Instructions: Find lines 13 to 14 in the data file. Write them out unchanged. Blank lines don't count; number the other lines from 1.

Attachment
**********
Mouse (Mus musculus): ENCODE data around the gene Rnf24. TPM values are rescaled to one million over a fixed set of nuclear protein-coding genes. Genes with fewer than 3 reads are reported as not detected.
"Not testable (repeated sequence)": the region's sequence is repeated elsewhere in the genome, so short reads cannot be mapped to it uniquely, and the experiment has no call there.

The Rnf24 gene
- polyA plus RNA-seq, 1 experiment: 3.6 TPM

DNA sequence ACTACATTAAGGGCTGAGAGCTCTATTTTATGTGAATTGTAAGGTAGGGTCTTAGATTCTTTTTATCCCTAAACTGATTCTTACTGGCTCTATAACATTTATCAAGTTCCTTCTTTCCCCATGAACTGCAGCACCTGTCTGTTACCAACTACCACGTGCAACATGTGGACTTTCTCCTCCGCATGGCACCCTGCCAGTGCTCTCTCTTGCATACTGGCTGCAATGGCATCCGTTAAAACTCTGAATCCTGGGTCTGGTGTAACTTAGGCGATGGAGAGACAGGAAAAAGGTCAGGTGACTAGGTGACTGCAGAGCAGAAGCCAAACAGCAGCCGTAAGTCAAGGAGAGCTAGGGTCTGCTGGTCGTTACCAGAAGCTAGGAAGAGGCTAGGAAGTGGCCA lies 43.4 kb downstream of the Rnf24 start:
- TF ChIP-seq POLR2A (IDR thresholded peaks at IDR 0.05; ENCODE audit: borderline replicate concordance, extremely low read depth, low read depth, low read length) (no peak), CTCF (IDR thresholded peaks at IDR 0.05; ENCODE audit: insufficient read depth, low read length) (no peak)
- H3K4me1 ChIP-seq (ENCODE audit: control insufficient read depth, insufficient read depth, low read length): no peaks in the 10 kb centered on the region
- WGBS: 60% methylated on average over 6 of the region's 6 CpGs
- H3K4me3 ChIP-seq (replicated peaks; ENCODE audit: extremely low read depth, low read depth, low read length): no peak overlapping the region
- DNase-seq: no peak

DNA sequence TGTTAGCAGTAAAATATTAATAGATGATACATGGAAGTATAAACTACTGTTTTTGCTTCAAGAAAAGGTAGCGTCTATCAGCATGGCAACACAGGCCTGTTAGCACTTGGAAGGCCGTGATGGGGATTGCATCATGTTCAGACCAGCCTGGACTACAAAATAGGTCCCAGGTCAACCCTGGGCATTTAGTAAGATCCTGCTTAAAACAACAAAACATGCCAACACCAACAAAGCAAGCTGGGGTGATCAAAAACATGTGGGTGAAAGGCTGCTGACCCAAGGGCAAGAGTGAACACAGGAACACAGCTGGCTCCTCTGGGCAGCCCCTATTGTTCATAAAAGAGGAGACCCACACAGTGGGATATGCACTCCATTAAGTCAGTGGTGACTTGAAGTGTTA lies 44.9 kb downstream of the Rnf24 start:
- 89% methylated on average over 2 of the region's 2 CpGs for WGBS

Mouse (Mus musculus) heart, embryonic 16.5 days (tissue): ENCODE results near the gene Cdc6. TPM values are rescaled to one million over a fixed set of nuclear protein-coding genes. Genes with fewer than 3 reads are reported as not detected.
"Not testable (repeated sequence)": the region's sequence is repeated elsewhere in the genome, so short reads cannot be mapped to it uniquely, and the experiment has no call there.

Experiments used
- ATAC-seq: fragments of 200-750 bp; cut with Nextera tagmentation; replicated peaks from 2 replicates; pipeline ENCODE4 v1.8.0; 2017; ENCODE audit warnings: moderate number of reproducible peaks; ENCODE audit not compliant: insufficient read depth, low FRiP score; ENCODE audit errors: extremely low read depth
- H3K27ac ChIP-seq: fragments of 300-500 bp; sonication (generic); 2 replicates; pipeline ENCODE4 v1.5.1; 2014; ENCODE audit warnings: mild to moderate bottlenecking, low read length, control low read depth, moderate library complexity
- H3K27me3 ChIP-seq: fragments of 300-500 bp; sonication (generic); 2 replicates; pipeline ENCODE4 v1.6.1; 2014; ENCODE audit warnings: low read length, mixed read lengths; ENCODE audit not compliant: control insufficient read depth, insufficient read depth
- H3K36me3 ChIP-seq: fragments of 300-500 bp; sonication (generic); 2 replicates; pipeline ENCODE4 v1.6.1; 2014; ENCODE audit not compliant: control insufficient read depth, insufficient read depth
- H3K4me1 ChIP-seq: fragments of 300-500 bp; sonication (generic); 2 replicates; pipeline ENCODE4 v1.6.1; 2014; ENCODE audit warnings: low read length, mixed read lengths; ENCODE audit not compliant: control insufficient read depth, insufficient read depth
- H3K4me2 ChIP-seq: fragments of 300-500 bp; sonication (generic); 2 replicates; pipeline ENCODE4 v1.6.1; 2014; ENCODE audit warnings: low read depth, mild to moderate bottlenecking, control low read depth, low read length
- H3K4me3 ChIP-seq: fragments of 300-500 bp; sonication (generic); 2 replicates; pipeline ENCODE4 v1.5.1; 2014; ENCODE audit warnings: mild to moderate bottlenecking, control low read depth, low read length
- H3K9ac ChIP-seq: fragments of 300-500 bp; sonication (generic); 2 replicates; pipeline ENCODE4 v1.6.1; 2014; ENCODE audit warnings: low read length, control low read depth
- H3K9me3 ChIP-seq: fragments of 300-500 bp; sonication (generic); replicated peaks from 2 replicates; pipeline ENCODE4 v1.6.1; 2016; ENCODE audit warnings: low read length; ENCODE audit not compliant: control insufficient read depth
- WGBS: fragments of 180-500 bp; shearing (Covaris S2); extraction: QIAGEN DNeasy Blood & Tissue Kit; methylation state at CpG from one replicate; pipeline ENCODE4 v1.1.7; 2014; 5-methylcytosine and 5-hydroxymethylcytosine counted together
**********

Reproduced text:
Mouse (Mus musculus) heart, embryonic 16.5 days (tissue): ENCODE results near the gene Cdc6. TPM values are rescaled to one million over a fixed set of nuclear protein-coding genes. Genes with fewer than 3 reads are reported as not detected.
"Not testable (repeated sequence)": the region's sequence is repeated elsewhere in the genome, so short reads cannot be mapped to it uniquely, and the experiment has no call there.